What would it have been like to travel by train from Los Angeles to San Francisco when the line first opened? I just unearthed essays written by my grandfather, A. Edward Telleen, who grew up near Paso Robles in the late 1800s. His description of the thrill of skimming the littoral between mountain and sea recalled my own love of this beautiful stretch of earth.
Here is an abbreviated version of Telleen’s “A Great Scenic Railroad,” penned about 1897.
“A direct coast line between San Francisco and Los Angeles has recently been completed. The almost insurmountable obstacles of mountain and canyon have been overcome. This line has been driven through a portion of nature’s wonderland as magnificent to contemplate as it was difficult to conquer.
Starting at the beautiful city of Los Angeles our train takes us through a country noted for its tropical fruits to the equally beautiful city of Santa Barbara. From Santa Barbara the line runs almost due west to Pt. Conception. It would seem that at some former period the foothills, which elsewhere give gradual approach to the coast range, had here been swallowed up by the sea.
Towering mountains rise directly from the boiling surf, and so precipitous are their sides at places that engineering skill has been taxed to its utmost to find a foothold for the road. The elevation of the train above the Pacific is just enough to afford the best light and the most desirable view, the angle of vision causing rainbows of every size to form in cloud of spray above the rolling breakers.
At Gaviota a large steel viaduct about 800 feet in length is crossed and the little Spanish town of shacks and cabins is seen nestling almost under the web-like supports of the bridge, which spans the entire town.
Beyond this village is one of the typical views of the line. A towering mountain comes down, as it were, into the sea. The train enters a shallow cut along the side of the mountain, and when a curve is round, away off across miles of water is seen the Pt. Conception light-house.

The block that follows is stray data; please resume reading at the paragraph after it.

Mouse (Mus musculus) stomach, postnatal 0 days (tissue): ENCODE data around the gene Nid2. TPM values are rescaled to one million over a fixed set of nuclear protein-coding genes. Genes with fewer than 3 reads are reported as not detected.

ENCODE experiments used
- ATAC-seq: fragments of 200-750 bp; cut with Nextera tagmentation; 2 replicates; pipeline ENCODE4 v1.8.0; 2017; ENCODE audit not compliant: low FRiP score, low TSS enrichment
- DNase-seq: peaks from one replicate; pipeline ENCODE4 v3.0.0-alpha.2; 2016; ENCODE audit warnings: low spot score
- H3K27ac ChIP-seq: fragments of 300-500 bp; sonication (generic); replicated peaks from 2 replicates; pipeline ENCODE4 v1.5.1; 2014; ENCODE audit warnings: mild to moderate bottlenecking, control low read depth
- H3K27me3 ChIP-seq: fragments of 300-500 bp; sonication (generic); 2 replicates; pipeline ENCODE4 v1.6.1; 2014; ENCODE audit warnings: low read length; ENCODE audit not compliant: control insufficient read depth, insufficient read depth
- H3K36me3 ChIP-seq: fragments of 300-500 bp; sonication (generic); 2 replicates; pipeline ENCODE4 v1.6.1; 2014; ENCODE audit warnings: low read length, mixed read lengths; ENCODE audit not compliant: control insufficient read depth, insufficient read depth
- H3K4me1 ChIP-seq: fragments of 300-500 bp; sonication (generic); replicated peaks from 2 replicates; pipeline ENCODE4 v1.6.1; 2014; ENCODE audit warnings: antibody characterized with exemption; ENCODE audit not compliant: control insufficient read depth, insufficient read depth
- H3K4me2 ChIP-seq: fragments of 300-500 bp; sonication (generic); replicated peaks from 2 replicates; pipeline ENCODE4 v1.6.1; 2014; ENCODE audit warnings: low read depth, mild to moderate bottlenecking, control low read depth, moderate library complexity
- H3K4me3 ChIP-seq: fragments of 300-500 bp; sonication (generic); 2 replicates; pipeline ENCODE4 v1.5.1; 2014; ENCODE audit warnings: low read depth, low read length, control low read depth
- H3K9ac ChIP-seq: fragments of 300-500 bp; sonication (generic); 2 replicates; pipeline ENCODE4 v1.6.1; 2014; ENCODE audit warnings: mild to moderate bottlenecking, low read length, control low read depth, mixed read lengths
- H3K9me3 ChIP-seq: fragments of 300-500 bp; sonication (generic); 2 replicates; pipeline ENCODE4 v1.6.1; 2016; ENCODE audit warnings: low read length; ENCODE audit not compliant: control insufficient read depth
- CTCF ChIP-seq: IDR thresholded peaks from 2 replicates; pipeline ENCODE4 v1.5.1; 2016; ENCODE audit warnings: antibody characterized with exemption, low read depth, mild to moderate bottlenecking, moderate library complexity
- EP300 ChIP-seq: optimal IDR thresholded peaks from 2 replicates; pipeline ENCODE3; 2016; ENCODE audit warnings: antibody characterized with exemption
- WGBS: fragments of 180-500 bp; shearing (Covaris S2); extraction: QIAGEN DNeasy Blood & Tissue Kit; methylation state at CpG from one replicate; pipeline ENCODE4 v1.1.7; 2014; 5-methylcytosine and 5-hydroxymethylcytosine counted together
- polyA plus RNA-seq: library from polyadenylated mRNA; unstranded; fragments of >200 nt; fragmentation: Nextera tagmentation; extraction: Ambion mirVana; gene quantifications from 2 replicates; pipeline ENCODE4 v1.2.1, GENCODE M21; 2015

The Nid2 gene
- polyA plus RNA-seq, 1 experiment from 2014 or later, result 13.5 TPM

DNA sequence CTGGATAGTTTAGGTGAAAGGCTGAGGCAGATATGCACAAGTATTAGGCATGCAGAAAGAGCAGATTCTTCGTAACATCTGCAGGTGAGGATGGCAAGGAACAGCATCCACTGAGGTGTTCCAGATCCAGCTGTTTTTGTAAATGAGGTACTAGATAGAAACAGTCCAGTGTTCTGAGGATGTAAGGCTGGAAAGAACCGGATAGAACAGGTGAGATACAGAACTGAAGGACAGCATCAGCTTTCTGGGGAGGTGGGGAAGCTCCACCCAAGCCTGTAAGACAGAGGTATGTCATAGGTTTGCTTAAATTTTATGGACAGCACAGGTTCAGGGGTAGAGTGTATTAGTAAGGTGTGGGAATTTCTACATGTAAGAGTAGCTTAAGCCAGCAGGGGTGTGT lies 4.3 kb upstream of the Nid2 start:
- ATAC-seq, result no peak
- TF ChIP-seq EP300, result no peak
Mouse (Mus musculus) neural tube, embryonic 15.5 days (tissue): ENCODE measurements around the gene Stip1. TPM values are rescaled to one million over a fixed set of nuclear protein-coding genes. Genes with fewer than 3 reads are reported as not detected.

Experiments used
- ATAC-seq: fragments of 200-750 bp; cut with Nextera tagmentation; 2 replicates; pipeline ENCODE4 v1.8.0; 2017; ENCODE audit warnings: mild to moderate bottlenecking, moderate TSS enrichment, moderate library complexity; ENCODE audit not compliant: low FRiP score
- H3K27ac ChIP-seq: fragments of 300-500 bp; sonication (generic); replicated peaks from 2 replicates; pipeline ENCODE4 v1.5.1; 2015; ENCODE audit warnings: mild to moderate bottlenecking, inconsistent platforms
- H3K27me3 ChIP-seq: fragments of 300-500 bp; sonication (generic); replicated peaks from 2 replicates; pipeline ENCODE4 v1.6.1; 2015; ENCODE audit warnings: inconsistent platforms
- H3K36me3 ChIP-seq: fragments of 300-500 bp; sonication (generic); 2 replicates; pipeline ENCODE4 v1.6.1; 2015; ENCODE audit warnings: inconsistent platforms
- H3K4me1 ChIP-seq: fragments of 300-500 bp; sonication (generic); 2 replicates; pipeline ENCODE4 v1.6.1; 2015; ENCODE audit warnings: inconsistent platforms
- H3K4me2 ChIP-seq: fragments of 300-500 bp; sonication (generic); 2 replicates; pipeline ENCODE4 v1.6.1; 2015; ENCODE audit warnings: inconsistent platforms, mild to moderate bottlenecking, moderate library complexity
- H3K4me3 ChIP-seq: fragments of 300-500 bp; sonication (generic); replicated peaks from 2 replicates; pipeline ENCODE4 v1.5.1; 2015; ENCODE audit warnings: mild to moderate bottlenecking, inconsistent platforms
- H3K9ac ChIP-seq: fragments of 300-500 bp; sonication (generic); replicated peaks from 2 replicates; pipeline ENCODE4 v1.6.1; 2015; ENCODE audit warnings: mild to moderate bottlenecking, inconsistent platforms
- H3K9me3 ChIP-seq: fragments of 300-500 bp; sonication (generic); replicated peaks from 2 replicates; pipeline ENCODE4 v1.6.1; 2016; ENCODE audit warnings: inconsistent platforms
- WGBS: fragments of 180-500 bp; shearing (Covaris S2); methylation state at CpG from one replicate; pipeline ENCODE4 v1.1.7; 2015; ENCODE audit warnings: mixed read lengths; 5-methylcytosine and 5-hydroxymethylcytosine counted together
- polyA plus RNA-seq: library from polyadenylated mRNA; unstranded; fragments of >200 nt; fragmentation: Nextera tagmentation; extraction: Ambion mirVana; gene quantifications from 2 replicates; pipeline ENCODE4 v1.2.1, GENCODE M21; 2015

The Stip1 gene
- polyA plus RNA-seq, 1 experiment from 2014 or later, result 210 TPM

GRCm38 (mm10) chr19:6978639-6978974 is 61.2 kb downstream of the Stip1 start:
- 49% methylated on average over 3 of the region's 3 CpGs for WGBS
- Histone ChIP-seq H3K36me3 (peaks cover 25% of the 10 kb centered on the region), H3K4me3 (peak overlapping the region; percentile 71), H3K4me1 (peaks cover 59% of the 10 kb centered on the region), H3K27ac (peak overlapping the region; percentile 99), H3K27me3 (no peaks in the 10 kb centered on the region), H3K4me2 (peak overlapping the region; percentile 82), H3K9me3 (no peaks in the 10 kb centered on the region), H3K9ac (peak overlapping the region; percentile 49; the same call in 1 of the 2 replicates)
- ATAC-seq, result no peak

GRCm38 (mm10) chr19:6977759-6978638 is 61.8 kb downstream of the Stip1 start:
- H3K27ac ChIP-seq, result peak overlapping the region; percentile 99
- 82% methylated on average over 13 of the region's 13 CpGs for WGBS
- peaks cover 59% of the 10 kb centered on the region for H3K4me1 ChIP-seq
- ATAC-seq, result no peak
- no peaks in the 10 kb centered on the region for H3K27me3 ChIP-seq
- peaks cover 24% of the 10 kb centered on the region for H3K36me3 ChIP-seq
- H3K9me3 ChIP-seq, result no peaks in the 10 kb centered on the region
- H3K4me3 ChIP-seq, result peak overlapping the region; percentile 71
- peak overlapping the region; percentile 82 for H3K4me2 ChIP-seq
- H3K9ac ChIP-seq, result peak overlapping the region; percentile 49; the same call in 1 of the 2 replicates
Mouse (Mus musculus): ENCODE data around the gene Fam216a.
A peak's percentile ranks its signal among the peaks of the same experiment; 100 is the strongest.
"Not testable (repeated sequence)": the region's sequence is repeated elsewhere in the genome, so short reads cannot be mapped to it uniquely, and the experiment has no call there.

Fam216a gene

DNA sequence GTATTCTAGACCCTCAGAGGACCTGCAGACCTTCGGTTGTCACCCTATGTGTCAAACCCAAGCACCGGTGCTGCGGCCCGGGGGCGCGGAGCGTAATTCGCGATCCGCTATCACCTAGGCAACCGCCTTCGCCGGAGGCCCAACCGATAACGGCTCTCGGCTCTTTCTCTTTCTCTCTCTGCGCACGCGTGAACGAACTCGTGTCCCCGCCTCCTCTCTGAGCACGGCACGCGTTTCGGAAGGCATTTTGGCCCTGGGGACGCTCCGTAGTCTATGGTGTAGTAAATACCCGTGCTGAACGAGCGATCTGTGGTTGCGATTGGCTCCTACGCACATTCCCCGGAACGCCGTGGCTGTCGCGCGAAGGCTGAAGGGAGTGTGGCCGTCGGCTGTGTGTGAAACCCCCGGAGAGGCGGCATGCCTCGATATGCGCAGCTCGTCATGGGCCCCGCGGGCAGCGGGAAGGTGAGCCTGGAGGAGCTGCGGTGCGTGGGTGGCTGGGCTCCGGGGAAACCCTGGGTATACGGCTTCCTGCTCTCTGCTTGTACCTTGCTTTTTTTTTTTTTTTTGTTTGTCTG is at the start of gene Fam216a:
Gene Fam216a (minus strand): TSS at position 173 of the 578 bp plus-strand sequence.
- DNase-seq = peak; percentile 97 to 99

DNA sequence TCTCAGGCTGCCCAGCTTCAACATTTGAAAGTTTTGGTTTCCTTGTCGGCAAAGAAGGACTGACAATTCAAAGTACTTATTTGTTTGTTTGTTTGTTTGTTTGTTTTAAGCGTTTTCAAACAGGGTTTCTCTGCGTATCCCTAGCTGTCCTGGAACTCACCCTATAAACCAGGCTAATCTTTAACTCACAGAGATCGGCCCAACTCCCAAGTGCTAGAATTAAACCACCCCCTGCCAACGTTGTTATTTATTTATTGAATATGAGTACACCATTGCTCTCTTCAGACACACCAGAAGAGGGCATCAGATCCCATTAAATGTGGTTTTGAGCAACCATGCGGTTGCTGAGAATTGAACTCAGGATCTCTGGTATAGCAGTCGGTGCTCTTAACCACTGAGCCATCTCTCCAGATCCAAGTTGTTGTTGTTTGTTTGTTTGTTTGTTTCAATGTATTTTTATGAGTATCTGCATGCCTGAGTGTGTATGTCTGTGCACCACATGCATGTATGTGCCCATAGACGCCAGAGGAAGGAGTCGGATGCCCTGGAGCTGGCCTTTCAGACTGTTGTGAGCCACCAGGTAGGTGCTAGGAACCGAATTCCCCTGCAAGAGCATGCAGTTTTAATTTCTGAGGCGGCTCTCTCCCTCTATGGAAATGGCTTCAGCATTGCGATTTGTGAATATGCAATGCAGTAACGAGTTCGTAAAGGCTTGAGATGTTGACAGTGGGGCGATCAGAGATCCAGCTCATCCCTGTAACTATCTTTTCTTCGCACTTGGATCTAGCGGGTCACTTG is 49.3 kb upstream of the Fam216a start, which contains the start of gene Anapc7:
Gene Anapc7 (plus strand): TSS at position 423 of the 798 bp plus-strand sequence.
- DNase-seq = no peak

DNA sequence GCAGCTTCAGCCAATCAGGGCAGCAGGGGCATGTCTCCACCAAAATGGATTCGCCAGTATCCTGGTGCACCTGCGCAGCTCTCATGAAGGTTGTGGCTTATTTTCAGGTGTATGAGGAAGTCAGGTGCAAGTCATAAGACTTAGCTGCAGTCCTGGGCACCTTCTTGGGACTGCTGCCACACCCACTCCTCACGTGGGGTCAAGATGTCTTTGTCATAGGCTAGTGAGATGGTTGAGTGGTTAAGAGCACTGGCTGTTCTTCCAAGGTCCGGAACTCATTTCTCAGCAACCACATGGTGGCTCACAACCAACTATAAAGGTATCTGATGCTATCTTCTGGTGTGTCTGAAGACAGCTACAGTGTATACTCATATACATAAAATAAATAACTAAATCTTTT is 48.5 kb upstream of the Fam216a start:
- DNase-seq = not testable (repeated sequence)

Further on near a place called Agua Caliente the mountain range seems to divide, and a canyon of great width and depth is spanned by another of those tremendous viaducts. With no support visible from the interior of the car, the tourist is whirled across the abyss a hundred feet in the air with nothing in view below but a narrow strip of sand, and the roaring surf of the Pacific.
It may be of interest to note that one of the largest railroad fills in the world is found on this line. The length of the fill is about 1600 feet, height 74 feet, and it required 275,000 cubic yards of earth and rock to build it.
At Surf one of the finest marine views in the world is to be seen. All the currents of the sea appear bent upon coming ashore at this point, and it is said to be impossible for any living creature to swim in its turbulent waters. The new government lighthouse at point Arguello is visible from this place.
An hour’s run north from San Luis Obispo, Templeton is reached. Not far from there are the Santa Ysabel medical springs to the number of a score or more. These waters are known to cure man of the ills of mankind.
The completion of this railroad is of the greatest significance, since it facilitates the shipping of fruit from the southern part of the State, and at the same time enabling the southern counties to compete with the northern to better advantage. It is also of great advantage to the tourist. Instead of traveling through a dry and barren country as formerly, he can now enjoy a trip of richest scenery the whole length of the state.
Thanks to the foresightedness of men and women over the past 125 years, this journey still features awe-inspiring beauty. Despite the intervening developments of automobiles, computers, and internet, you can time-travel back to the spectacular scenery that was and still is. As for the future, that’s up to each of us.”
— Karen Telleen-Lawton serves seniors and pre-seniors as the principal of Decisive Path Fee-Only Financial Advisory in Santa Barbara. You can reach her with your financial planning questions at [email protected]. Click here to read previous columns. The opinions expressed are her own.
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